- The Washington Times - Wednesday, December 3, 2003

“How can you tell whether a whale is a mammal or a fish?” a teacher asks her third-grade class.

“Take a vote?” pipes up one of the pupils.

This idea might be amusing coming from a child, but it’s a lot less funny when applied by governments to the formulation of complex policies that involve science and technology. And it’s an approach increasingly common around the world.

Britons had their say during the summer, for example, on whether they want biotechnology-derived (or gene-spliced) products in their fields and their food. To gauge public opinion in advance of a decision scheduled for later this year on whether to allow commercial planting of gene-spliced crops, at great expense the British government and local authorities sponsored a series of public discussions around the country.

The head of the British debates’ organizing committee, Professor Malcolm Grant, called them a “unique experiment to find out what ordinary people really think once they’ve heard all the arguments.”

Mark Henderson, science correspondent for the Times, offered this view of the U.K.’s 500,000-pound initiative: “The exercise has been farce from start to finish. I’m not sure I want the man in the street to set Britain’s science, technology and agriculture policy. One of the six meetings … spent much of its time discussing whether the SARS virus might come from [gene-spliced] cotton in China. It’s more likely to have come from outer space.” Mr. Henderson observed that the meetings were dominated by anti-technology zealots, the only faction organized and concerned enough about the issue to attend.

The urge to make policy based on public opinion about such issues flourishes this side of the Atlantic as well. The National Science Foundation, whose primary mission is to support laboratory research across many disciplines, is funding a series of “citizens technology forums,” at which average, previously uninformed Americans come together to solve a thorny question of technology policy.

At a time when federal budgets are under pressure and laboratory research funding is tight, the National Science Foundation has seen fit to spend almost half a million taxpayer dollars on this politically correct but dubious project.

Getting policy recommendations on complex technical questions like the safety of biotechnology and nanotechnology from groups of citizen nonexperts (recruited by newspaper ads) is sort of like going from your cardiologist’s office to a diner, explaining to the waitress the therapeutic options for your chest pain, and asking her whether you should have the angioplasty or just take medication.

The first of these foundation-funded groups tackled regulatory policy toward agricultural biotechnology and recommended the government tighten regulations for growing gene-spliced crops, including a new requirement that the foods from these crops be labeled to identify them for consumers. They got it wrong: Their proposals are unwarranted, inappropriate and contrary to the recommendations of experts, including those within the government and in the scientific community.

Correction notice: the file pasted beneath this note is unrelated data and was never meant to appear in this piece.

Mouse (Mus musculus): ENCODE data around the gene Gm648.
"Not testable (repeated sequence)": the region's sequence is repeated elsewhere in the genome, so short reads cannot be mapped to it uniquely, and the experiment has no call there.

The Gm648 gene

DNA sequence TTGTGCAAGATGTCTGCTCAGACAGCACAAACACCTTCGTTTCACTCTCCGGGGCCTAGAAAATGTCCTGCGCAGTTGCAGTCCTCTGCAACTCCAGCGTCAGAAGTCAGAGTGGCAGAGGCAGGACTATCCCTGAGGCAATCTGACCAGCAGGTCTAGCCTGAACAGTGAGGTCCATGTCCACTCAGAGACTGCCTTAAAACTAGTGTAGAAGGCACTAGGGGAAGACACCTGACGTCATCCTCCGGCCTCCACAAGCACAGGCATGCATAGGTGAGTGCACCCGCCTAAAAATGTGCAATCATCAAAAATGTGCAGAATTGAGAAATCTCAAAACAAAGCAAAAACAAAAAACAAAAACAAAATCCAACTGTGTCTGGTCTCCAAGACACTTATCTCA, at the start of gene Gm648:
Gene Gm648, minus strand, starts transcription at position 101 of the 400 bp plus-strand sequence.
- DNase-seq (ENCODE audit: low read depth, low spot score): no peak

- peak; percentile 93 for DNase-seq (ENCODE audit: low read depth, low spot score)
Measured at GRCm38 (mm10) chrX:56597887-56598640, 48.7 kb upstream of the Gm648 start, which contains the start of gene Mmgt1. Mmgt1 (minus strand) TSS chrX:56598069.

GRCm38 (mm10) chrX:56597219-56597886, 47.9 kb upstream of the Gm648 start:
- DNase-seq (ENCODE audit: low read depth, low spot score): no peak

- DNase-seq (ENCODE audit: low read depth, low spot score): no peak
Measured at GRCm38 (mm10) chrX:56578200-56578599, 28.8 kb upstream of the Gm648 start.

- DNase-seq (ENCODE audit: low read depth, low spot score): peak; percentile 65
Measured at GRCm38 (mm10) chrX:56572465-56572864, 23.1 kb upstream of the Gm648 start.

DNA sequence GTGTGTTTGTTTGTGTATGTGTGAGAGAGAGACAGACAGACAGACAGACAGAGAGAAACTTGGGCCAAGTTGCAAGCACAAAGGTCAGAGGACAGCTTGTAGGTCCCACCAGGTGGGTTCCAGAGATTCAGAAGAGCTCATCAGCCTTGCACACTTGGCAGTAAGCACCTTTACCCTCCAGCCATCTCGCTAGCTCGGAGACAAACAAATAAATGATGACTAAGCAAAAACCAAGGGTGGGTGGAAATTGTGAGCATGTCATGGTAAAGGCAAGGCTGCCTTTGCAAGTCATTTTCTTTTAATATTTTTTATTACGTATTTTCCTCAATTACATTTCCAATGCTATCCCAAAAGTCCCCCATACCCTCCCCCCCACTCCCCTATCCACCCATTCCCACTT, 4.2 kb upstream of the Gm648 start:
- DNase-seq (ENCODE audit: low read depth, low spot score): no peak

Science is not democratic. The citizenry do not get to vote on whether a whale is a mammal or a fish or on the temperature at which water boils. Legislatures cannot repeal laws of nature.

We should be wary of attempts to sample public opinion as a prelude to setting public policy on highly technical subjects. The goal of policy formulation should be to get the right answers — in this case, that gene-splicing is essentially an extension, or refinement, of less precise genetic techniques that have been around for at least a half-century; that gene-spliced plants can make critical contributions to farmers, consumers and the health of the natural environment; and that, except as science dictates in specific cases, the products of gene-spliced organisms should be regulated no differently than other, similar agricultural and food products.

The formulation of public policy toward science and technology can be difficult, to be sure, but if democracy is to take public opinion appropriately into account, good government must discount ignorance and prejudice. The 18th century Irish statesman and writer Edmund Burke emphasized the government’s responsibility to make such determinations. He observed that in republics, “Your representative owes you, not only his industry but his judgment; and he betrays, instead of serving you, if he sacrifices it to your opinion.”

Henry I. Miller, a fellow at the Hoover Institution and the Competitive Enterprise Institute, is a former official of the National Institutes of Health and the Food and Drug Administration.



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